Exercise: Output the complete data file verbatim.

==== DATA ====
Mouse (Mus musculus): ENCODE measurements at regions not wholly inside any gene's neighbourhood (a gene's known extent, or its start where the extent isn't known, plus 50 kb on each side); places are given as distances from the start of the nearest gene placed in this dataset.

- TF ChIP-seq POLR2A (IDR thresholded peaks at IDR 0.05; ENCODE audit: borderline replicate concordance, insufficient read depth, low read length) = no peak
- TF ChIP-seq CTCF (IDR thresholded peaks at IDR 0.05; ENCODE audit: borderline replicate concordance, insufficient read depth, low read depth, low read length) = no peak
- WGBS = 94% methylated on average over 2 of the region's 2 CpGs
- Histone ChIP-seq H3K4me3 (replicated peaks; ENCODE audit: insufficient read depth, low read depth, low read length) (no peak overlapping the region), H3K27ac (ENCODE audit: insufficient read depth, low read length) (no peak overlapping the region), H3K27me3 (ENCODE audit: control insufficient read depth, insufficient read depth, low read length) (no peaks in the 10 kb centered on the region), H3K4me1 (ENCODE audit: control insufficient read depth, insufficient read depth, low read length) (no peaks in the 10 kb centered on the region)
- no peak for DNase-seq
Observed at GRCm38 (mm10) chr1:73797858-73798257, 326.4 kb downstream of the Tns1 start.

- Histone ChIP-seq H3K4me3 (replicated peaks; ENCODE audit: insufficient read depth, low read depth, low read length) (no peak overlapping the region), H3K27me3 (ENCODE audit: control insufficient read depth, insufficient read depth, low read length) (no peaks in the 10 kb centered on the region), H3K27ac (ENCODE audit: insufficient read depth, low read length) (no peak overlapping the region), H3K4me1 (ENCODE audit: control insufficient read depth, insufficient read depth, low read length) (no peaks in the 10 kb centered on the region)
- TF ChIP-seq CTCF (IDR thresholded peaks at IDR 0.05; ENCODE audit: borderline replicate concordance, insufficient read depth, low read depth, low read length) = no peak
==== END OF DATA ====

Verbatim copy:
Mouse (Mus musculus): ENCODE measurements at regions not wholly inside any gene's neighbourhood (a gene's known extent, or its start where the extent isn't known, plus 50 kb on each side); places are given as distances from the start of the nearest gene placed in this dataset.

- TF ChIP-seq POLR2A (IDR thresholded peaks at IDR 0.05; ENCODE audit: borderline replicate concordance, insufficient read depth, low read length) = no peak
- TF ChIP-seq CTCF (IDR thresholded peaks at IDR 0.05; ENCODE audit: borderline replicate concordance, insufficient read depth, low read depth, low read length) = no peak
- WGBS = 94% methylated on average over 2 of the region's 2 CpGs
- Histone ChIP-seq H3K4me3 (replicated peaks; ENCODE audit: insufficient read depth, low read depth, low read length) (no peak overlapping the region), H3K27ac (ENCODE audit: insufficient read depth, low read length) (no peak overlapping the region), H3K27me3 (ENCODE audit: control insufficient read depth, insufficient read depth, low read length) (no peaks in the 10 kb centered on the region), H3K4me1 (ENCODE audit: control insufficient read depth, insufficient read depth, low read length) (no peaks in the 10 kb centered on the region)
- no peak for DNase-seq
Observed at GRCm38 (mm10) chr1:73797858-73798257, 326.4 kb downstream of the Tns1 start.

- Histone ChIP-seq H3K4me3 (replicated peaks; ENCODE audit: insufficient read depth, low read depth, low read length) (no peak overlapping the region), H3K27me3 (ENCODE audit: control insufficient read depth, insufficient read depth, low read length) (no peaks in the 10 kb centered on the region), H3K27ac (ENCODE audit: insufficient read depth, low read length) (no peak overlapping the region), H3K4me1 (ENCODE audit: control insufficient read depth, insufficient read depth, low read length) (no peaks in the 10 kb centered on the region)
- TF ChIP-seq CTCF (IDR thresholded peaks at IDR 0.05; ENCODE audit: borderline replicate concordance, insufficient read depth, low read depth, low read length) = no peak